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Sculptures of Flisvos- Chessboard

Tens of sculptures along Flisvos to Alimos.

  1. Modern and Contemporary era (1821 - )

  2. Ottoman era (1453- 1821)

  3. Byzantine era (331 AC- 1453)

  4. Roman era (30 BC- 330 AC)

  5. Hellenistic era (322- 31 BC)

  6. Classical era (478-323 BC)

  7. Archaic era (800-479 BC)

  8. Geometric era (-1100- 800 BC)

  9. Prehistory (-1100 BC)

What I can see

There are many sculptures that adorn the coastal route that starts from Agia Skepi, ends at the stream of Pikrodafni and is about 3.5 km long. At the area of the Paleo Faliro Sports Centre, we see the “Meeting” (2005), an impressive glass sculpture by Kostas Varotsos, the shape of which blends harmoniously with the shape of the buildings that surround it. A little further down, we see “Chronicon A” (2017) by Kostis Georgiou, a contemporary sculpture, which is inspired by the tavrokathapsia (bull-rings) of Minoan Crete. The sculpture “Three Graces” (2017) by Georgios Roussis is inspired by Greek mythology, while the “Stairs” by Achilleas Apergis poetically symbolize the path to knowledge and the accession to truth. There are many sculptures by the internationally acclaimed sculptor Giorgos Giannakas, such as “Flying”, “Survivors” (2013), “Olympic Flame” and many metal figures. Two other contemporary sculptures are the four-metre metal “Polycyclo” (2005) by Nikos Giorgos Papoutsidis and the “Monument of Internet Meetings” by Angelos Plessas, which is an ode to online dating – especially of gay culture – and was presented at the 2nd Biennale of Athens in 2009. The monumental sculptures include the bust of the archaeologist Manolis Andronikos (1994) by Takis Parlavantzas and the equestrian statue of Constantine Palaiologos, the last emperor of the Byzantine Empire. It is a work by Giannis Pappas, has monumental size and style and is oriented towards Istanbul. Finally, a stele is dedicated to the ancient mythical hero Faliros, from whom the area has taken its name.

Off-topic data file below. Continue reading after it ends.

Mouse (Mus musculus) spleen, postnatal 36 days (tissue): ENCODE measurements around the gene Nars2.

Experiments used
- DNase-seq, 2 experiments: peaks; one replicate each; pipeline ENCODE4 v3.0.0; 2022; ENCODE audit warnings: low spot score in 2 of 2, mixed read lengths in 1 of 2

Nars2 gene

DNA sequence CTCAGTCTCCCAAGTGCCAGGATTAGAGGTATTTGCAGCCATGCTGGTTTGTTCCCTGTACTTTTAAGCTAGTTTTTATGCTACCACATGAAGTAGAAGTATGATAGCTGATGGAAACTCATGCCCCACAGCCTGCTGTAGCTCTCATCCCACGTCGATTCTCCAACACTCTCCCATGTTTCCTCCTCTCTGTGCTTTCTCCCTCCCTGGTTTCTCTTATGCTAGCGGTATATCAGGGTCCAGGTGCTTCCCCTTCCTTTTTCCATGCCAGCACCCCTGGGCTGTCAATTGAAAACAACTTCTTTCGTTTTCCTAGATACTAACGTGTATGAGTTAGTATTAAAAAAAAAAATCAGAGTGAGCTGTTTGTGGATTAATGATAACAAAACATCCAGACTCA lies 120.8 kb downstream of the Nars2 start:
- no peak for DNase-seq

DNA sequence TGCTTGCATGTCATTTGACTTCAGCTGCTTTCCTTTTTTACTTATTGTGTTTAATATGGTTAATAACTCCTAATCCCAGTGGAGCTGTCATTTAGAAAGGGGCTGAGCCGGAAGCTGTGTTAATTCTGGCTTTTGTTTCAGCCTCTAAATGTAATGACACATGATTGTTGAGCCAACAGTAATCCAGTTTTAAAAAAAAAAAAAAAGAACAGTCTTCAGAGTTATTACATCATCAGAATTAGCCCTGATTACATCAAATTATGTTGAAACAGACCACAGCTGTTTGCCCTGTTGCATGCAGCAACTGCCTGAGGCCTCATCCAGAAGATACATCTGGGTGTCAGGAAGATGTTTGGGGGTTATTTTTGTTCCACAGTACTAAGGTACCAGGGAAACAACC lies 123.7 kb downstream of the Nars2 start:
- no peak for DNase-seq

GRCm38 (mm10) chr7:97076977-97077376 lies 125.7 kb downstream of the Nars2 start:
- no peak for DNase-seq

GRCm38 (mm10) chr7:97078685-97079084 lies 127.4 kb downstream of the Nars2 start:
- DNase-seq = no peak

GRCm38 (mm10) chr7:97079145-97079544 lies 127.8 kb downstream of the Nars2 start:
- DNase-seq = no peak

What I can't see

One of the most emblematic sculptures of the area, the “Seagulls” of Rosa Iliou, has been stolen, probably for the exploitation of its metal. “Chrysallis” by Polyxeni Kasda is – according to the sculptor – a grail coming from the Greek language. In 2004, it hosted the Olympic flame.


Field observation by scientific editors


Konstantopoulos K., (2022), Άγγελος Πλέσσας: Ένα φυλαχτό για όλους στη Λεωφόρο Αλεξάνδρας, [Angelos Plessas: A talisman for everyone on Alexandras Avenue], in Athinorama

Last visit 13/7/2023


Leriou A., (2017), Παλαιό Φάληρο, όψεις της ιστορίας της πόλης και του δήμου, [Paleo Faliro, aspects of the history of the city and the municipality], Alexandros Publication


Glyptothiki, (2007), Daily Archives,

Last visit 13/7/2023


TANEATeam, (2017), Οι Τρεις Χάριτες αποκαλύπτονται στο Φάληρο, [The Three Graces are revealed in Faliro], in Ta Nea

Last visit 13/7/2023